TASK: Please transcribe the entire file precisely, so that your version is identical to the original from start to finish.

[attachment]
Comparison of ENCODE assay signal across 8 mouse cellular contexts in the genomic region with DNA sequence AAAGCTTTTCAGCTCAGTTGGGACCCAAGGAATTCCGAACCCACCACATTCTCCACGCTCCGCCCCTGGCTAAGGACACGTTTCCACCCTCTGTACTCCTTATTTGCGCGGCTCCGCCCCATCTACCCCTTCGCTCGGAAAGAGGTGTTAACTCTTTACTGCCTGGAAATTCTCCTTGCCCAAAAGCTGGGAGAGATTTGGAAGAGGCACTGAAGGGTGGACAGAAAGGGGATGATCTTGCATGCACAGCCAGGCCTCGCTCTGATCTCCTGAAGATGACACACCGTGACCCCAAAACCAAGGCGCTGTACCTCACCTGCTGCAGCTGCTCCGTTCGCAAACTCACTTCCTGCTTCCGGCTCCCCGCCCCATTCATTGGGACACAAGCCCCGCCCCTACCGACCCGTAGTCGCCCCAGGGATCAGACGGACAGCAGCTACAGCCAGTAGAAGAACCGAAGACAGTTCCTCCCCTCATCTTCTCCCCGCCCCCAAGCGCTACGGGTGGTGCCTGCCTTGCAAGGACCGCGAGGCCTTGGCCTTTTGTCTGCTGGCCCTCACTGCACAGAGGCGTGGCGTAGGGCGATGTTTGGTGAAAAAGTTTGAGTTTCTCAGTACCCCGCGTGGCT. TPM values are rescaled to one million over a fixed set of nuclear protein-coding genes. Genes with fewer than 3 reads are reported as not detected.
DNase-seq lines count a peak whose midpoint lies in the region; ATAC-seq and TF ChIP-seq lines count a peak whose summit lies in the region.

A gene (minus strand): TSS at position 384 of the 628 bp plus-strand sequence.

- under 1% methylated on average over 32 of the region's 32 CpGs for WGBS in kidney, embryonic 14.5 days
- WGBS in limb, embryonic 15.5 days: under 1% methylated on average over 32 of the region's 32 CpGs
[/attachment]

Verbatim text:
Comparison of ENCODE assay signal across 8 mouse cellular contexts in the genomic region with DNA sequence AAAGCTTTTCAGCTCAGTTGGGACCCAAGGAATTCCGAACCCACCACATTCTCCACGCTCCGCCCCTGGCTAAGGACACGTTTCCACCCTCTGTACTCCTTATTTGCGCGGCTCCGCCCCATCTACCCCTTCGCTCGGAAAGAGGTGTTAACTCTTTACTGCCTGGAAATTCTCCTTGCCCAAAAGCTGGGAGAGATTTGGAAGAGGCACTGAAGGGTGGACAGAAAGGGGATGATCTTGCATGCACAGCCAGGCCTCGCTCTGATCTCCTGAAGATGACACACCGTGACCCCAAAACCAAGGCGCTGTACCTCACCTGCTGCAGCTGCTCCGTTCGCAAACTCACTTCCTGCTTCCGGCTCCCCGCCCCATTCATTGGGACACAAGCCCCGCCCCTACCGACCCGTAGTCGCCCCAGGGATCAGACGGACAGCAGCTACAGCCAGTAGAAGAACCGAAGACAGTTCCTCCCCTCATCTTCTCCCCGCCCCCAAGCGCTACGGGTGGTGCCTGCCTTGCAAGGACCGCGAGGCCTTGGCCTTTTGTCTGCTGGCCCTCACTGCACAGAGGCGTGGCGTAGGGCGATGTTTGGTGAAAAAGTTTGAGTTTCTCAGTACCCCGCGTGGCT. TPM values are rescaled to one million over a fixed set of nuclear protein-coding genes. Genes with fewer than 3 reads are reported as not detected.
DNase-seq lines count a peak whose midpoint lies in the region; ATAC-seq and TF ChIP-seq lines count a peak whose summit lies in the region.

A gene (minus strand): TSS at position 384 of the 628 bp plus-strand sequence.

- under 1% methylated on average over 32 of the region's 32 CpGs for WGBS in kidney, embryonic 14.5 days
- WGBS in limb, embryonic 15.5 days: under 1% methylated on average over 32 of the region's 32 CpGs